Tooth wear is a widespread dental concern with implications for both function and aesthetics, causing discomfort and potential complications for individuals. In groundbreaking research, a systematic review has delved into the associations between salivary characteristics and tooth wear, shedding light on potentially valuable insights for dental practitioners. The study, carried out by a team of researchers, analyzed a wealth of data from various sources to uncover the links between salivary factors and this prevalent dental condition.
The research, conducted under the PROSPERO CRD42022338590 protocol, employed rigorous systematic review methods for the screening, data extraction, and synthesis of relevant studies. The team utilized well-established tools, such as the JBI (Joanna Briggs Institute) and GRADE (Grading of Recommendations Assessment, Development, and Evaluation), to assess the risk of bias and the certainty of evidence.
The sources consulted included MEDLINE, Embase, SCOPUS, Web of Science, CINAHL, and additional relevant databases. The selection criteria encompassed studies reporting salivary characteristics in patients with tooth wear or related models, while excluding animal and in-vitro studies as well as case reports.
The research encompassed a comprehensive review of 111 studies, offering valuable insights into the relationship between salivary characteristics and tooth wear. Qualitative analyses revealed a negative association between tooth wear and salivary pH and flow rate in numerous studies. Remarkably, the analysis suggested that larger studies were more likely to identify these associations with pH and flow rate.
Furthermore, the study unveiled that xerostomia, buffer capacity, and salivary consistency/viscosity showed some degree of association with tooth wear, though to a lesser extent. Associations with the 39 salivary components examined were less frequent.
In an attempt to quantify these associations, random effects meta-analyses were conducted on seven studies, demonstrating that pH levels in stimulated whole saliva were lower in patients with tooth wear compared to controls, with a difference of -0.07 [-0.10 to -0.04]. However, the available evidence did not provide enough support for establishing a quantitative association with flow rate.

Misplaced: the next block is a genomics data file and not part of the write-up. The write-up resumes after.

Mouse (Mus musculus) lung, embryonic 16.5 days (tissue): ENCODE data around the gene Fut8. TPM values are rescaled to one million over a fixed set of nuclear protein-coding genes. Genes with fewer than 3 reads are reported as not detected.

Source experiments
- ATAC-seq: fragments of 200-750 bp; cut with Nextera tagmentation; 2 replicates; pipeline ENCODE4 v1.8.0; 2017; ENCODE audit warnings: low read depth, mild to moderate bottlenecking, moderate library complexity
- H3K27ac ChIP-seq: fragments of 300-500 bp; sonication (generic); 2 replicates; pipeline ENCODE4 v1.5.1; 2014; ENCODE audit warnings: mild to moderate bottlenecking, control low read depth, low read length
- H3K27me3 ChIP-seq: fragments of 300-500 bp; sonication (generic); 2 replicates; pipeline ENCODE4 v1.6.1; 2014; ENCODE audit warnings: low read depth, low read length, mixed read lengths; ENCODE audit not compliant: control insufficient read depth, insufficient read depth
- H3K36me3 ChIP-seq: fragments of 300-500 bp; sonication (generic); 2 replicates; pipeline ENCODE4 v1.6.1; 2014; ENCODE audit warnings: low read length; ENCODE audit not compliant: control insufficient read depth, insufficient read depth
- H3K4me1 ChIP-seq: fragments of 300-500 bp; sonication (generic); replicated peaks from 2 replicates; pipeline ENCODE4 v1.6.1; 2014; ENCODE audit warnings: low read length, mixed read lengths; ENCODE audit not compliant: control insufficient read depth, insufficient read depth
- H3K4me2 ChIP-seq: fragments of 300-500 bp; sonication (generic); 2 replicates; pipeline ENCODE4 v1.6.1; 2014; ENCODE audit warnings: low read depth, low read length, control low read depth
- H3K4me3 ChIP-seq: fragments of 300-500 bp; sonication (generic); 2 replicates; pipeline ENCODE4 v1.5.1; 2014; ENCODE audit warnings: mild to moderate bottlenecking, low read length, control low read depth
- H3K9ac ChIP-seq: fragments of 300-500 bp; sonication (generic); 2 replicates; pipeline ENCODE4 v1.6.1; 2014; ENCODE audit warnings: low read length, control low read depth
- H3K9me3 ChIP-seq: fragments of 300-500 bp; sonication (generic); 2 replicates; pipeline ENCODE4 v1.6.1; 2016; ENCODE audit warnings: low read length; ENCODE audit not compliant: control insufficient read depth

Despite these findings, the research team noted that the general risk of bias across the studies was unclear, and the certainty of evidence was deemed low or very low due to the diverse methodologies employed, limiting the inclusion of all studies in quantitative synthesis.
The study’s findings suggest that among the potential risk factors examined, stimulated whole saliva pH exhibited a negative association with tooth wear, both qualitatively and quantitatively, hinting at the potential utility of pH monitoring in these patients. Additionally, qualitative observations hinted at associations between flow rate and tooth wear.
However, the research team emphasized that despite these intriguing findings, the lack of clarity regarding the risk of bias and the low certainty of evidence underscored the need for further research in this area. No causal associations between salivary characteristics and tooth wear could be definitively established.
Tooth wear is a common condition that can lead to functional, aesthetic, and pain-related issues. Understanding potential risk factors like salivary pH or flow rate and their dynamics could prove invaluable for monitoring tooth wear and implementing appropriate interventions, particularly in conditions like gastroesophageal reflux disease.
While this research provides valuable insights into the potential associations between salivary characteristics and tooth wear, it also highlights the need for more robust and standardized studies to establish causal links definitively. Dental practitioners and researchers alike can now focus on refining diagnostic and preventive measures based on these preliminary findings, potentially improving patient outcomes in the future.